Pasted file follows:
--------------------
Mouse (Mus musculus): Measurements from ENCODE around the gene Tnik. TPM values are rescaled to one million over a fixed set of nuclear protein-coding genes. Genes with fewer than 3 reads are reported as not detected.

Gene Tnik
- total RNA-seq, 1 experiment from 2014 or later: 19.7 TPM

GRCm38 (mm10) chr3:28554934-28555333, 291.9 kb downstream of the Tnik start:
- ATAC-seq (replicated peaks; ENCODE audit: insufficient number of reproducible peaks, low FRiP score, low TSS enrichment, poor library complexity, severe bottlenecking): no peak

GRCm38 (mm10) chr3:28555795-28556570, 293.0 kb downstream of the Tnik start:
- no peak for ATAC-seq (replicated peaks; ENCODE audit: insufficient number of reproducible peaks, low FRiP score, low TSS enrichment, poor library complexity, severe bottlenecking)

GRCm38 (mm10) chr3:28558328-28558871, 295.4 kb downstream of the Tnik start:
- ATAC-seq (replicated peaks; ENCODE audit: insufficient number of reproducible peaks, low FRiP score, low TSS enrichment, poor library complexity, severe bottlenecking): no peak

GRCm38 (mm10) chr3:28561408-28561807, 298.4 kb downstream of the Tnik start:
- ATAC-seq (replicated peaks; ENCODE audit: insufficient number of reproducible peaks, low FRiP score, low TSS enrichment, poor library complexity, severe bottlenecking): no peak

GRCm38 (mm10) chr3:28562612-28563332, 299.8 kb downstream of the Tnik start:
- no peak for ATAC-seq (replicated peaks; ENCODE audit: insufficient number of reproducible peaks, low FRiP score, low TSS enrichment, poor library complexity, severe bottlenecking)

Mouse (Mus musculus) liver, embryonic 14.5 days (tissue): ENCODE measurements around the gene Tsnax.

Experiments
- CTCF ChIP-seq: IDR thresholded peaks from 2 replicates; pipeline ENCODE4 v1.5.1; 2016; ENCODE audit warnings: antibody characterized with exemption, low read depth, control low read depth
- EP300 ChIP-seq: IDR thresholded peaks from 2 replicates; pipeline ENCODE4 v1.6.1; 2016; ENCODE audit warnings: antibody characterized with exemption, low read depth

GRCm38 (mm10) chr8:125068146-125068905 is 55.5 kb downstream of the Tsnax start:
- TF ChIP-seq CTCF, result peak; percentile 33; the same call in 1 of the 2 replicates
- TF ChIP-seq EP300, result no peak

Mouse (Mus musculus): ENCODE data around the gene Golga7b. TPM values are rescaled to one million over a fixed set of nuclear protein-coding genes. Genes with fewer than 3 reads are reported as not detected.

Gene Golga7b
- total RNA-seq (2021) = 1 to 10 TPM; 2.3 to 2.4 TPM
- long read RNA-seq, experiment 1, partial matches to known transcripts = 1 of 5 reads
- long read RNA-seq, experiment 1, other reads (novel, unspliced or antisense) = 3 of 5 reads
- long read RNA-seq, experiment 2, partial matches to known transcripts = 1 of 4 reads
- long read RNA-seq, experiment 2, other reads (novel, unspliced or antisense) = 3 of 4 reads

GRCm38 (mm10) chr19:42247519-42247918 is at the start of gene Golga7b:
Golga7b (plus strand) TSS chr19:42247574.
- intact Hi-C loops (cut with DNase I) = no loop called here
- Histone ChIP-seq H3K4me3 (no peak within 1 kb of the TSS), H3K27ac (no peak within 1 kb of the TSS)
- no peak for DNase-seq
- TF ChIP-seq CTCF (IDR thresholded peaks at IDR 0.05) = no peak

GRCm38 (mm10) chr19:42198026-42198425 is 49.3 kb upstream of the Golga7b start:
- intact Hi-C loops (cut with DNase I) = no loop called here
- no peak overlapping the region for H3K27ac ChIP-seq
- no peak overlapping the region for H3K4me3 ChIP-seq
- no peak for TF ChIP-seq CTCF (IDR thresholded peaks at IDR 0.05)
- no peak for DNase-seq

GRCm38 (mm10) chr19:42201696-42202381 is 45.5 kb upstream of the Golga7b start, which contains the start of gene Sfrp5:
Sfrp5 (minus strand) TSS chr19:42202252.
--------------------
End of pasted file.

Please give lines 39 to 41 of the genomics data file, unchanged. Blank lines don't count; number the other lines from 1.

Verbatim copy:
- no peak for DNase-seq

GRCm38 (mm10) chr19:42201696-42202381 is 45.5 kb upstream of the Golga7b start, which contains the start of gene Sfrp5:
Sfrp5 (minus strand) TSS chr19:42202252.